Tom Cruise’s has gone to new heights – literally – in his pursuit of realism in his stunts for his latest action film, Mission: Impossible – Fallout.

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The action star, 55, wowed the audience at CinemaCon, in Las Vegas, late on Wednesday with details and stunning footage of his high altitude, low open free-fall parachute jump for the thriller, which is due for international release on July 27.

For these films, it’s about what we can do that’s physically possible, but without killing Tom [Cruise]
Christopher McQuarrie, director ‘Mission: Impossible – Fallout’

The numbers alone for the stunt, which took over a year to plan and execute, are daunting. 

Cruise did the jump requiring an extended free-fall – used by military special operators – from 25,000 feet (7,620 metres) to 30,000 feet, flying through the air at speeds up to 220 miles per hour (354km/h) with the aid of an oxygen mask.

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Between training for the stunt and shooting, Cruise jumped from a C-17 military plane a total of 106 times to get the three takes he and director Christopher McQuarrie wanted.

“For these films, it’s about what we can do that’s physically possible, but without killing Tom,” McQuarrie told the annual convention of cinema owners where exhibitors are treated to sneak previews of each company’s forthcoming offerings.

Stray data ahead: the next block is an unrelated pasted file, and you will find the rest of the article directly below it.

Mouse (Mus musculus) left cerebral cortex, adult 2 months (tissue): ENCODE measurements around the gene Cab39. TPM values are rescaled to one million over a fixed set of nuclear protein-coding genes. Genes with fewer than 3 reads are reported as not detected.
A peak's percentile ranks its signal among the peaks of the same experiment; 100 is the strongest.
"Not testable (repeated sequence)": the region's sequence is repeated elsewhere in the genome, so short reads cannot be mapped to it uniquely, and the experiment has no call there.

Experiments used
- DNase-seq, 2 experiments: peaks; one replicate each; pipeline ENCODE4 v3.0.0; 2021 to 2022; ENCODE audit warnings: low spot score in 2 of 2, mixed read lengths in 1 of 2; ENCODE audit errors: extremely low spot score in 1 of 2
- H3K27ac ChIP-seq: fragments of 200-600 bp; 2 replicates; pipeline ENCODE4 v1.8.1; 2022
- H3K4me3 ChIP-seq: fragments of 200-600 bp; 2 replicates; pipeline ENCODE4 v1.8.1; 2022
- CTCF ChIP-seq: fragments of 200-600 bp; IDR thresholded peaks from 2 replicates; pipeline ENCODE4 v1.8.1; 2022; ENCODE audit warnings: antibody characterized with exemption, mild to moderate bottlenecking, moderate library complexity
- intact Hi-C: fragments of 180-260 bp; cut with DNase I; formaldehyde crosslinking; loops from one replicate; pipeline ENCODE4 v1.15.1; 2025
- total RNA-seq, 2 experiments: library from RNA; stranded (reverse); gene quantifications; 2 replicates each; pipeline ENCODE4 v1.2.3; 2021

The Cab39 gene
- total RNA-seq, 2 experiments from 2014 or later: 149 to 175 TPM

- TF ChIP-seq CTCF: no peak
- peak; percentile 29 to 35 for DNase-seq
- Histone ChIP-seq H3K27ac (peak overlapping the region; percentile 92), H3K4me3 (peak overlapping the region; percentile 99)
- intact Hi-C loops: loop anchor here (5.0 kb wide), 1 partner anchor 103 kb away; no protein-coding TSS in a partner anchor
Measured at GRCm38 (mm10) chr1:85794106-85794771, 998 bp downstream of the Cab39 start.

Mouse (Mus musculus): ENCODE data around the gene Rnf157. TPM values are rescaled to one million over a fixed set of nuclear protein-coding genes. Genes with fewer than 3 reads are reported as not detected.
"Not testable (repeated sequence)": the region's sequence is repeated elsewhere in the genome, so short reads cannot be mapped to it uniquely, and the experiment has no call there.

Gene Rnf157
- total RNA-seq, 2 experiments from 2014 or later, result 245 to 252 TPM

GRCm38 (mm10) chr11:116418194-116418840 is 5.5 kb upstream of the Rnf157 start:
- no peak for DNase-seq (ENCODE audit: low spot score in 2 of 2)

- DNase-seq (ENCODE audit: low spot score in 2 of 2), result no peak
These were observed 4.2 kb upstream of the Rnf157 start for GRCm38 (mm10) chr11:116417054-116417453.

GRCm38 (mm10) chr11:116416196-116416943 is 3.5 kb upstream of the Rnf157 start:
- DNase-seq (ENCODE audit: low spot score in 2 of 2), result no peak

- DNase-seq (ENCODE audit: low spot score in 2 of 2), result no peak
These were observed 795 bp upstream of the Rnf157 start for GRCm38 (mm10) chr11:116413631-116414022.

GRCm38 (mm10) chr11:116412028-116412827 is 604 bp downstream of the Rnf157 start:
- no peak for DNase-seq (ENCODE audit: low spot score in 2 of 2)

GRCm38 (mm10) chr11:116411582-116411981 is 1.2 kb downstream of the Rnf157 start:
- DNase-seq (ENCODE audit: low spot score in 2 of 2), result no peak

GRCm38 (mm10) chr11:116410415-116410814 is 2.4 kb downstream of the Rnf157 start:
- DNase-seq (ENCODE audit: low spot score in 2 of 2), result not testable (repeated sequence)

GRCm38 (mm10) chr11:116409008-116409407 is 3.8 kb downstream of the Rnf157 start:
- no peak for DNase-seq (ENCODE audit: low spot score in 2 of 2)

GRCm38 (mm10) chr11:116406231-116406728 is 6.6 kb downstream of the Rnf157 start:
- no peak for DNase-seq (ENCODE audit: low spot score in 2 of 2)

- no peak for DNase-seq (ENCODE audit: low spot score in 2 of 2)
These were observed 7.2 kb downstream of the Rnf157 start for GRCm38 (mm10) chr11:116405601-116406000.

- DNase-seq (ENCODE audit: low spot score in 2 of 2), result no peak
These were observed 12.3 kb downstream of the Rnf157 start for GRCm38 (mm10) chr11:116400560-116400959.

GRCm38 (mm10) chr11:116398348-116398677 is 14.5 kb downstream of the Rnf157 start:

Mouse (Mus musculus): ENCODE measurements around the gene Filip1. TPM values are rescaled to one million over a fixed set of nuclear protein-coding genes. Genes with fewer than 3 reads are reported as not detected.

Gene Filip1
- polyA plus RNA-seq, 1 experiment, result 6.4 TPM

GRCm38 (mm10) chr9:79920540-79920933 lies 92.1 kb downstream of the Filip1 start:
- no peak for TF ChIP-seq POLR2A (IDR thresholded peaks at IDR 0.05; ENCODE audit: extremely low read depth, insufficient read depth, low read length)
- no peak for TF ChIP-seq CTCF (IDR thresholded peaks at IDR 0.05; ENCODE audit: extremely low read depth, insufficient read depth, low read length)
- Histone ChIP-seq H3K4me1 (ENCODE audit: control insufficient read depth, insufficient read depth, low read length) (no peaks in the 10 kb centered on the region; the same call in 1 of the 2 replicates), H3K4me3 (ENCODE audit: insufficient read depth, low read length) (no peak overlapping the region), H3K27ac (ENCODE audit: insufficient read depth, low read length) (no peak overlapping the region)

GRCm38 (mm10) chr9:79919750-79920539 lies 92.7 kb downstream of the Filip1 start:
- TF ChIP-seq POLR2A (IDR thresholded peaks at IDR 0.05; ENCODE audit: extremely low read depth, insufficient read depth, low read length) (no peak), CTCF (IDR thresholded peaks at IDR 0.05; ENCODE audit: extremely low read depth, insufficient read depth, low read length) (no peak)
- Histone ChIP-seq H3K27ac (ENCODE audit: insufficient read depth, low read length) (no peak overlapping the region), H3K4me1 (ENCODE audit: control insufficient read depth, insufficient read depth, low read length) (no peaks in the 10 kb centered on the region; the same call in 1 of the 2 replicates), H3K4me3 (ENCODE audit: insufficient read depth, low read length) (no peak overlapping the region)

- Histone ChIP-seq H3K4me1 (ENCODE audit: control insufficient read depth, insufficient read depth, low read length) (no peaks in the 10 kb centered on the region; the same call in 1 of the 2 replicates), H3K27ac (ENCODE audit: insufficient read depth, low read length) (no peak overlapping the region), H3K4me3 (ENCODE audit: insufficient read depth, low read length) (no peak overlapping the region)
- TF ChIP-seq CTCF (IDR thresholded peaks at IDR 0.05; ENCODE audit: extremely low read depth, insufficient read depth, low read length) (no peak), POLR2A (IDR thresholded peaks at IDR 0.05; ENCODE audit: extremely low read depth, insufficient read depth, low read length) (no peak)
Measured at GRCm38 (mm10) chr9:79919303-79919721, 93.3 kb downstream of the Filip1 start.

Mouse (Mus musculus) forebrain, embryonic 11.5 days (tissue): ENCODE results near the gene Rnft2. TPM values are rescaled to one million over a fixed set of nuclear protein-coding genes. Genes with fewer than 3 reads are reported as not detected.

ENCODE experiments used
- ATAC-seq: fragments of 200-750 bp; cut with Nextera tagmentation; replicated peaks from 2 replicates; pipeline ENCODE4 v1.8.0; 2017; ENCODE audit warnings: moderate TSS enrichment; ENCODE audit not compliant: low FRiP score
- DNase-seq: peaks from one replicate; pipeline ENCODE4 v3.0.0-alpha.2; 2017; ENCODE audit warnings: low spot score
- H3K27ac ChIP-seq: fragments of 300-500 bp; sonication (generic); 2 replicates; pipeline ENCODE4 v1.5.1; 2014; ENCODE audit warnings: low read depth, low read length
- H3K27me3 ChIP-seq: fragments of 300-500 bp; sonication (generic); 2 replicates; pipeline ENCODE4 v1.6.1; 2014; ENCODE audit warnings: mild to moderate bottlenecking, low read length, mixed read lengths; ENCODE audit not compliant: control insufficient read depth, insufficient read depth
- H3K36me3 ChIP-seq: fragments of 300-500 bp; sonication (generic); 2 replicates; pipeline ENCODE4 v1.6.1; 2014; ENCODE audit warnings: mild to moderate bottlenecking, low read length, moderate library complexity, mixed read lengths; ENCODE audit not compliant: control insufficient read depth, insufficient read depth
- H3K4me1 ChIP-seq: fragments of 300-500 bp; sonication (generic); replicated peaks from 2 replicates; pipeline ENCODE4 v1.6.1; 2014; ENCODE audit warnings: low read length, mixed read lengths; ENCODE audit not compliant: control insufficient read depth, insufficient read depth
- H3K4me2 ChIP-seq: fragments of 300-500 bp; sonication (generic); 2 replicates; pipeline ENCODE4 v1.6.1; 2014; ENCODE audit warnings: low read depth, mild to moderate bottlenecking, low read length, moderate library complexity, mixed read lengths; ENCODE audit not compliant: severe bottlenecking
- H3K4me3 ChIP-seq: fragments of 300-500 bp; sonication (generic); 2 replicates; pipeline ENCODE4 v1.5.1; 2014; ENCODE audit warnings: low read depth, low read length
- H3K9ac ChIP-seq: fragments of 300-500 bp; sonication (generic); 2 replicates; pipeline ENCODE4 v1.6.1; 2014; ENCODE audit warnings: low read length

The director joked that it didn’t make sense “falling out of perfectly functioning aircraft”.

Yet this is what Cruise does for his Mission: Impossible franchise, including strapping himself to an Airbus A400 turboprop plane while in flight for 2015’s Mission: Impossible Rogue Nation.

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For those who doubt the star is in peril, Cruise broke his ankle shooting a building jump for Fallout, causing production to temporarily shut down.

McQuarrie’s team had to develop a special oxygen mask which would allow Cruise’s face to be lit and not obscured by the protruding hose, so audiences will see for themselves it’s actually Cruise jumping.

It’s a daily stress going to work with [Tom Cruise]. You don’t know if you’ll see him tomorrow
Simon Pegg, co-star of Tom Cruise in ‘Mission: Impossible – Fallout’

A camera operator had to be trained to use a special helmet camera to follow Cruise in the scene inflight and then fall backward from the plane just before Cruise, keeping the close-up intact.

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After the dramatic footage was aired last Wednesday, Mission: Impossible star Simon Pegg put it in perspective for the applauding audience.

“The difference is, you know he lived,” Pegg said, insisting he once truly thought Cruise had perished in a stunt. 

“It’s a daily stress going to work with him. You don’t know if you’ll see him tomorrow.”

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